While in service, Ben maneuvered his way back to Germany, hoping to find his younger siblings, whom he was convinced were still alive. In 1947, he was told that his father had been killed by the Nazis in November of 1942 and that his mother, brother and sister had been seen in the fall of 1943 entering the gas chamber in Auschwitz. Nevertheless, he could not accept that the Nazis would murder his baby brother, Werner, and his little sister, Roselene. Ben recounts the details of his experiences in his book, “Hearing a Different Drummer: A holocaust Survivor’s Search for Identity.”
Later in life, Ben freely shared his experiences and memories of the Holocaust. Although he has done extensive research on what happened to his family after he left home in 1938, he searched for answers for the remainder of his life. In 1965, he designed the award-winning “Memorial to the Six Million at Greenwood Cemetery” in southwest Atlanta. He also designed “Absence of Humanity: The Holocaust Years, 1933-1945,” a permanent exhibition at the Breman Museum, where he was a frequent guest and speaker.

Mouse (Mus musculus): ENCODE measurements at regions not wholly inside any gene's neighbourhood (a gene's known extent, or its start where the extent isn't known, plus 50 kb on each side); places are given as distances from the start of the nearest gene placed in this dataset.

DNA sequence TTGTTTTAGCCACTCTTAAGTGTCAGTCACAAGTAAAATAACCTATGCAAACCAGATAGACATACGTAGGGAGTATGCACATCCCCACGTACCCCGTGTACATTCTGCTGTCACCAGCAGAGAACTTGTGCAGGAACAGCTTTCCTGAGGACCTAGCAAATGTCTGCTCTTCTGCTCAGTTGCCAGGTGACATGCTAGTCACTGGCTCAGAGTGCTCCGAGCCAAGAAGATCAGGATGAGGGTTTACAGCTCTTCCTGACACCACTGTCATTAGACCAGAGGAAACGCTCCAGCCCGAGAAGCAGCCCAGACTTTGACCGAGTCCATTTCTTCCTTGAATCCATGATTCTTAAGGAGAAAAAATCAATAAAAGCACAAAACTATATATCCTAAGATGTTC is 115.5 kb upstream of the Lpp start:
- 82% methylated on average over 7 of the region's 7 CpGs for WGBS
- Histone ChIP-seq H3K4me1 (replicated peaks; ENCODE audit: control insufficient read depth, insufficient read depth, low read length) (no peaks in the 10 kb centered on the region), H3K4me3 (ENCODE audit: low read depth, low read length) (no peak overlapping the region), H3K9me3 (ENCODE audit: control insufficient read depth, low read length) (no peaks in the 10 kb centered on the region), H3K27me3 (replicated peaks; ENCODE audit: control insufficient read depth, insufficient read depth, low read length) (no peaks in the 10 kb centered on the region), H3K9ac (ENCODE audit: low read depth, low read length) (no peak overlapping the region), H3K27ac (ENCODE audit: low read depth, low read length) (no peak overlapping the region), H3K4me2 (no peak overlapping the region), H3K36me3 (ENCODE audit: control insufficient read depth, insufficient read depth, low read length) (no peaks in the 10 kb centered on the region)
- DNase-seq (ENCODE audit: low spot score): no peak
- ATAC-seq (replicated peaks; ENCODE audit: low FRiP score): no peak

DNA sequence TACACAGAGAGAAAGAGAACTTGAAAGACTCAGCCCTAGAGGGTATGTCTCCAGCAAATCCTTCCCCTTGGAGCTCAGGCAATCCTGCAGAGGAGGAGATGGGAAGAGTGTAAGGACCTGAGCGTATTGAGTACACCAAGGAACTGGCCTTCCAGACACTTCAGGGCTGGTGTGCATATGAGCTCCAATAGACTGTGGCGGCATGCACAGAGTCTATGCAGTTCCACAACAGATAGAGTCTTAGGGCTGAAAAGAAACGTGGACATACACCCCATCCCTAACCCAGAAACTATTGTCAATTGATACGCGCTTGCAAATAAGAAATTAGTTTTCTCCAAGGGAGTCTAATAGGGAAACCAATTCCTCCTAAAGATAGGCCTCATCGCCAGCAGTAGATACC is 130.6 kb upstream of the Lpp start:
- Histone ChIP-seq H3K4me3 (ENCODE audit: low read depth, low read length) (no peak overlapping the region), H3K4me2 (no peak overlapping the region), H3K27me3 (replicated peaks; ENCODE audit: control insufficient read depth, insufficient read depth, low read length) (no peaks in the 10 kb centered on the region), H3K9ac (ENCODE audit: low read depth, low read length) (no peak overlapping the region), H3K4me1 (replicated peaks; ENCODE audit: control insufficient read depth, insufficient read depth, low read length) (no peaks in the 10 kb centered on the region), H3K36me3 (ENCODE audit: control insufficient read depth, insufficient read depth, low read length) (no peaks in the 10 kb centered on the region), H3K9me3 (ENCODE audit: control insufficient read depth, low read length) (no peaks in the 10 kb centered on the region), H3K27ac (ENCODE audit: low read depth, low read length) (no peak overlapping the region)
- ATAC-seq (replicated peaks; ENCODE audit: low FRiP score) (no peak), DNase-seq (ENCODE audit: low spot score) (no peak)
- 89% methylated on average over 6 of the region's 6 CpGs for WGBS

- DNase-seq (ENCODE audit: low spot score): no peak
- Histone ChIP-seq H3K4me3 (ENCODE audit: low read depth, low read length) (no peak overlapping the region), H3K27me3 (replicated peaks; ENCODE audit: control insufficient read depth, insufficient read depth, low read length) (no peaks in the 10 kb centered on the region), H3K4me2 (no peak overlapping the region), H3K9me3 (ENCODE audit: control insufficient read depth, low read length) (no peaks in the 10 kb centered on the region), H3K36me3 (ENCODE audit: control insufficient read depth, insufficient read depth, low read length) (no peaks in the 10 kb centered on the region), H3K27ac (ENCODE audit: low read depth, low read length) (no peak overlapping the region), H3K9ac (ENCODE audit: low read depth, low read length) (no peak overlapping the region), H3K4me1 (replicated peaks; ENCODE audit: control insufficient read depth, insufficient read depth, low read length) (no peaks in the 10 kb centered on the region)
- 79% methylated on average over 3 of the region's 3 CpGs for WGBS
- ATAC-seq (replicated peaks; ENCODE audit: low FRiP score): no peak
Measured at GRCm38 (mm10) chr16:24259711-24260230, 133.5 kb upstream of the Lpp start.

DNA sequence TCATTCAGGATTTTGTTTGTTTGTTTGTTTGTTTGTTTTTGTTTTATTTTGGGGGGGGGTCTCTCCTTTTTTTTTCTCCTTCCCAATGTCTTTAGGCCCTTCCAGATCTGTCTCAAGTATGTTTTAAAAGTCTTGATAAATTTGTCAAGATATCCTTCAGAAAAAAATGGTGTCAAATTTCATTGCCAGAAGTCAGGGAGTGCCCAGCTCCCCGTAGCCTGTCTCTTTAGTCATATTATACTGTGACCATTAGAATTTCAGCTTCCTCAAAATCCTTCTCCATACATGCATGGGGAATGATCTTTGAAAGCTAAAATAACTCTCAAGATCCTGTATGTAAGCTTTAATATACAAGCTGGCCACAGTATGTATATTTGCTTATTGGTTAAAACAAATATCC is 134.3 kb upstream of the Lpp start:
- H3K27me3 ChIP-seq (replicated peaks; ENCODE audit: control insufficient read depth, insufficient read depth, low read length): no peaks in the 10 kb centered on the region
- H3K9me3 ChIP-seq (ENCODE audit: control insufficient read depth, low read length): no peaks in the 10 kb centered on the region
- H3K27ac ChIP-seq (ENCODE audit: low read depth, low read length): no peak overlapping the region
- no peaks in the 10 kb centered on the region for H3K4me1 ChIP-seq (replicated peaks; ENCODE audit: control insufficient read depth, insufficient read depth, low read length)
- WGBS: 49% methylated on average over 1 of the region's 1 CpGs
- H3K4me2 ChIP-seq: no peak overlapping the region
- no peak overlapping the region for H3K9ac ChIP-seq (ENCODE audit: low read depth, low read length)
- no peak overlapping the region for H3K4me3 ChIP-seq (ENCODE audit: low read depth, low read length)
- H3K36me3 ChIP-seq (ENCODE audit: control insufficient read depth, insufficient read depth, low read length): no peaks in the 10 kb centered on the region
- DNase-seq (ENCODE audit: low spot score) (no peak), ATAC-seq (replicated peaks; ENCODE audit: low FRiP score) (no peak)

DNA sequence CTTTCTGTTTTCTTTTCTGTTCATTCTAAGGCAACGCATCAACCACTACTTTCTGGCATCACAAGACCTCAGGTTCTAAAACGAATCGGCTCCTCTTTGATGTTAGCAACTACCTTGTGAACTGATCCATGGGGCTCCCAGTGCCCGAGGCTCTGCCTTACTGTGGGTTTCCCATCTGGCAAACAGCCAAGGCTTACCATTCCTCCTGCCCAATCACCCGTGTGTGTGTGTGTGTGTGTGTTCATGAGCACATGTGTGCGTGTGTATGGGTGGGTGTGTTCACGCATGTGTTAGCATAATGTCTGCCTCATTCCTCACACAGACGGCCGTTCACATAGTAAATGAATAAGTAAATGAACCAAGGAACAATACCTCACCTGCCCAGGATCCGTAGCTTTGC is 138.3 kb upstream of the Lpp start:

Ben Hirsch passed away on February 11, 2018 at age 85 after a short illness. He was survived by his wife, the former Jacqueline Robkin, four children, 23 grandchildren, and 19 great-grandchildren.
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Language of Materials
Benjamin Hirsch is a Holocaust survivor and renowned architect. His papers include correspondence, newspaper clippings, certificates, sketches, speeches, immigration documents, diplomas, and records from the various organizations he has been involved with.
The papers are arranged in alphabetical order by subject and chronologically within each file.
The Cuba Family Archives for Southern Jewish History, The William Breman Jewish Heritage Museum, 1440 Spring Street NW, Atlanta, Georgia 30309.
Photographs removed to visual arts collection and oversized material removed to oversized collection.
- Benjamin Hirsch Family Papers, Mss 307
- Jeremy Katz
- November 2014
- Language of description
- Script of description
Part of the William Breman Jewish Heritage Museum Repository
1440 Spring St. NW
Atlanta Georgia 30309 United States